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In 1987, a psychiatric nurse named Lisa Brown observed that, after 5 p.m., her clients at Toronto’s Queen Street Mental Health Centre (now the Centre for Addiction and Mental Health) had little to occupy them. To fill the time, she began working on small-scale theatre projects with the group. Eventually, they became a company, to this day known as Workman Arts.

Workman Arts expanded its purview to include film after Brown and a colleague put together a list of 4,000 movies that touched on the subjects of mental health and addiction. Brown wondered about the possibility of a film festival with an emphasis on postscreening discussions. In 1993, Rendezvous With Madness – then the world’s only film festival with mental health as its theme, and still the largest – launched as an annual event that paired experimental titles with major studio films such as the 1995 Todd Haynes-directed drama Safe, starring Julianne Moore as a woman who checks into a New Age wellness retreat in the desert. The screenings took place at CAMH.

“It was a very exciting festival that deeply inspired me as a filmmaker and a festival worker,” says Scott Miller Berry, managing director of Workman Arts. “I couldn’t believe the level of discussion after these programs in terms of conflicting, passionate feelings and the fact that the festival took place within the hospital walls.” (Rendezvous With Madness will return to CAMH next year, after an expansion to the centre’s facilities.)

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Now entering its 27th year, Rendezvous With Madness, running Oct. 10 to 20, continues to widen its offerings with a visual-arts exhibition curated by Claudette Abrams, four live performance pieces and the introduction of a comedy showcase in addition to a roster of 14 films. (The festival will open with the Canadian documentary Conviction, which follows the lives of four incarcerated women who shot footage for the film on camcorders.)

The film festival will open with the Canadian documentary Conviction, which follows the lives of four incarcerated women who shot footage for the film via camcorder.

Rendezvous with Madness photo

Workman Arts’ executive artistic director Kelly Straughan says the festival’s approach to programming has evolved over the years as the amplification of mental-health issues in public discourse has grown. “People who come to this festival want to talk,” Straughan says, saying that for many, the discussion component is as integral to Rendezvous With Madness as the films and performances.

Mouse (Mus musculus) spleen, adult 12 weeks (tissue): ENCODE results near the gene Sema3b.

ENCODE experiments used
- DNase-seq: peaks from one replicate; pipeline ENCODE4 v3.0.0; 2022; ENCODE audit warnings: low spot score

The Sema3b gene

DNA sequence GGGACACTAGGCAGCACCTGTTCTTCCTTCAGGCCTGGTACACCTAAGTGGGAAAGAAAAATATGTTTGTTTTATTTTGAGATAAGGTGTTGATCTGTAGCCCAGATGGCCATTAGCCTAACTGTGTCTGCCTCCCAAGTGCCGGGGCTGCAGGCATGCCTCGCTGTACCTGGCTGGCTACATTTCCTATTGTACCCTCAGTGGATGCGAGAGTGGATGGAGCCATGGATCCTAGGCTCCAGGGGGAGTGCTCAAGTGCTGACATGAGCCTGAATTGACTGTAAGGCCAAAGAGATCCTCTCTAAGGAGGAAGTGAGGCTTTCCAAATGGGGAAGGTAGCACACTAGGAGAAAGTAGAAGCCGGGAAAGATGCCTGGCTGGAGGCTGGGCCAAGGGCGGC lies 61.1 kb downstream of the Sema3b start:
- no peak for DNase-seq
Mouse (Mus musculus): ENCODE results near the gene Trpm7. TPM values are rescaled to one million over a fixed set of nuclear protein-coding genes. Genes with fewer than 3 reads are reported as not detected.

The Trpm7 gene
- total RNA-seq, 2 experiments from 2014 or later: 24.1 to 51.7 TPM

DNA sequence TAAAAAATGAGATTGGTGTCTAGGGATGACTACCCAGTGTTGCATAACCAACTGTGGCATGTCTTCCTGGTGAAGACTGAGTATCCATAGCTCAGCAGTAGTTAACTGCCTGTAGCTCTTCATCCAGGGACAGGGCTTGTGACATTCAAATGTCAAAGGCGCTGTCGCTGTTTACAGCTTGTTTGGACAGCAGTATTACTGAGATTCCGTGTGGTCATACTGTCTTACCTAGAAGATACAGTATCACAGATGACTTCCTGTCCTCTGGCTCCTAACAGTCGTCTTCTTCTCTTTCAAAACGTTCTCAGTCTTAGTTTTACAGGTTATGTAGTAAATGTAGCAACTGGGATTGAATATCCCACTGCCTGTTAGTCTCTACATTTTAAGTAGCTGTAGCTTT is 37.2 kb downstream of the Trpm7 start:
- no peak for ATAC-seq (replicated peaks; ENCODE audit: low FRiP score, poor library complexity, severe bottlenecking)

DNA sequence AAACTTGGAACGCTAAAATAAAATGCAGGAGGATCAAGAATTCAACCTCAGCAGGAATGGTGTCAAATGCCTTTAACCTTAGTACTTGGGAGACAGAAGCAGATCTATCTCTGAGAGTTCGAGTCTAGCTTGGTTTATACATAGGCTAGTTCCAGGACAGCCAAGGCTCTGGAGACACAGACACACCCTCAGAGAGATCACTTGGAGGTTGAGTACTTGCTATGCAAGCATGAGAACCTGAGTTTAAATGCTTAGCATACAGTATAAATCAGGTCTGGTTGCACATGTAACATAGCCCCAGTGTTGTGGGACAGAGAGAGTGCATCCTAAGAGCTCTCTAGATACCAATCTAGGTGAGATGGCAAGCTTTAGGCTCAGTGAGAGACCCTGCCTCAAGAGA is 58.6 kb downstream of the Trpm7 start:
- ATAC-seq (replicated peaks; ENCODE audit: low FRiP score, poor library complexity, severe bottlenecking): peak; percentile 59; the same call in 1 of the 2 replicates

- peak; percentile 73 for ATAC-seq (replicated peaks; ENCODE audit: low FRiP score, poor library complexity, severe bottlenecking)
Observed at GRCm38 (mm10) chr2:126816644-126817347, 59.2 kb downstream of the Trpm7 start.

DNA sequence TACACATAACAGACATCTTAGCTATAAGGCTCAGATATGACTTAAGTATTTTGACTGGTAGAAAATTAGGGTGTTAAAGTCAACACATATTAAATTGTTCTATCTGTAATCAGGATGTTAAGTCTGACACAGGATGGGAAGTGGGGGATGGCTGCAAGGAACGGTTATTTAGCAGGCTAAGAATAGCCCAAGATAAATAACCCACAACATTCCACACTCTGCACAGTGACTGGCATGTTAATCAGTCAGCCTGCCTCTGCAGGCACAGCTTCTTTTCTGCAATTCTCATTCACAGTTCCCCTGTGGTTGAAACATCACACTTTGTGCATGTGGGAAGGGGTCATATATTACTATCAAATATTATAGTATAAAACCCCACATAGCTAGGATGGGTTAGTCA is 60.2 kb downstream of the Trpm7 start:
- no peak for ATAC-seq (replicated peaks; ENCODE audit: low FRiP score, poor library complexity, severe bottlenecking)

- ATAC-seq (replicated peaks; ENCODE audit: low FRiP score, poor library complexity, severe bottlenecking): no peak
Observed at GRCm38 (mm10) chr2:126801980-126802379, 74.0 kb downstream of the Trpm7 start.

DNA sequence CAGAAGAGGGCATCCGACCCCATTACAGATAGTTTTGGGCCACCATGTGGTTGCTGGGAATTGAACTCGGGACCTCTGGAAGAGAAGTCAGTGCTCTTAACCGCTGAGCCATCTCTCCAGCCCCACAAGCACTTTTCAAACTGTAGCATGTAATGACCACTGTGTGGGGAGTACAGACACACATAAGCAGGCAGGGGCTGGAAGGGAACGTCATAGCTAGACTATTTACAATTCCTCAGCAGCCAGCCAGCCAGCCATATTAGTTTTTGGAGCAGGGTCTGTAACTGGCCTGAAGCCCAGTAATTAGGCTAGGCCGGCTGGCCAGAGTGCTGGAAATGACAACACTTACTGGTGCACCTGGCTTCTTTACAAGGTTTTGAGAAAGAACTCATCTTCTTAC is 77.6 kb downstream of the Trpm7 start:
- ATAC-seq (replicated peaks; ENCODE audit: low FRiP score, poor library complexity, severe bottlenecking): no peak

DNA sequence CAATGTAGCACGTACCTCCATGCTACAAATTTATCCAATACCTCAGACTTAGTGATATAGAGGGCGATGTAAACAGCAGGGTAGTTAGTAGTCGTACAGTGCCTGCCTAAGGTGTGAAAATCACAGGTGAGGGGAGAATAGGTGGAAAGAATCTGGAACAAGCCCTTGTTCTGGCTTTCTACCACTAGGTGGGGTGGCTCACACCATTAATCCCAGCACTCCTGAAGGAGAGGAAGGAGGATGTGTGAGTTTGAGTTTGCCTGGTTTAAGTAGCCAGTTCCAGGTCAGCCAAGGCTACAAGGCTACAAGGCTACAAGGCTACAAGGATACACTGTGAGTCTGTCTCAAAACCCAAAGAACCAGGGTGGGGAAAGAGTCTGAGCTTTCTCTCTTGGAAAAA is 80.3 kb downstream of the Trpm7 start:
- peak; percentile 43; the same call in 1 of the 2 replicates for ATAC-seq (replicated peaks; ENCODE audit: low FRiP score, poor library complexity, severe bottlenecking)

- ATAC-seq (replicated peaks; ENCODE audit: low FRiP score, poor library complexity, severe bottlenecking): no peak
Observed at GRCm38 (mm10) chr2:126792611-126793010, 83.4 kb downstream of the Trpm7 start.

“People are eager to have these dialogues,” Miller Berry says. “At the same time, this festival still needs to exist because stigma still exists.

“Some of the films and performances are very difficult. They can be very challenging, very personal, very vulnerable. They can be upsetting. But there’s something about sitting in the dark together and having the shared experience of watching a story that gives people a window into also being vulnerable, and to sharing their personal response to what they’ve seen,” Miller Berry adds. “ … We can’t deny that some of the art comes out of a dark place. At the same time, I like to remind people that it’s not all depressing.”

As one example of the festival’s curatorial ethos, Bedlam, a film about the American healthcare system’s failure to support patients with mental health issues, is programmed alongside a comedy night headlined by Chanty Marostica. (Marostica was nominated for comedy album of the year at the 2019 Juno Awards, and in 2018 became the first out transgender person to win SiriusXM Canada’s Top Comic competition.)

“There is real power in being able to laugh at something,” Straughan says. “That can help people out of dark places.”

Choreographer Ronald Taylor, whose 60-minute piece “Psychosis,” based on his own experience, will be performed during the festival, says that the visibility of people who are thriving creatively while living with mental illness is a powerful step toward eliminating stigma.

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Psychosis is a 60-minute performance piece based on choreographer Ronald Taylor's own experience.

Rendezvous with Madness photo

“If I am a person with this lived experience, then I can say, ‘Hey, I have gone through it, I have been over it, and here I am, practising my craft.' … One of the things we didn’t want to do was take a bow at the end. Because what we want to say is that it is an ongoing process. It’s not ending. We want to leave it open-ended.”

The festival’s programming is not meant to be diagnostic or prescriptive, nor is it designed to collectively empower or to force a sombre take-away. “What we’re trying to do here is honour all the ways that people feel like they can enter into the conversation,” Straughan says.

“I don’t aim to give answers to psychoses,” Taylor says. “I aim, as a provocateur, to put it before an audience, and let the audience come up with their own interpretations of what it is they see …

“The bantering of conversation, the person-to-person vibration, that’s important."

Rendezvous with Madness runs Oct. 10-20 (workmanarts.com)

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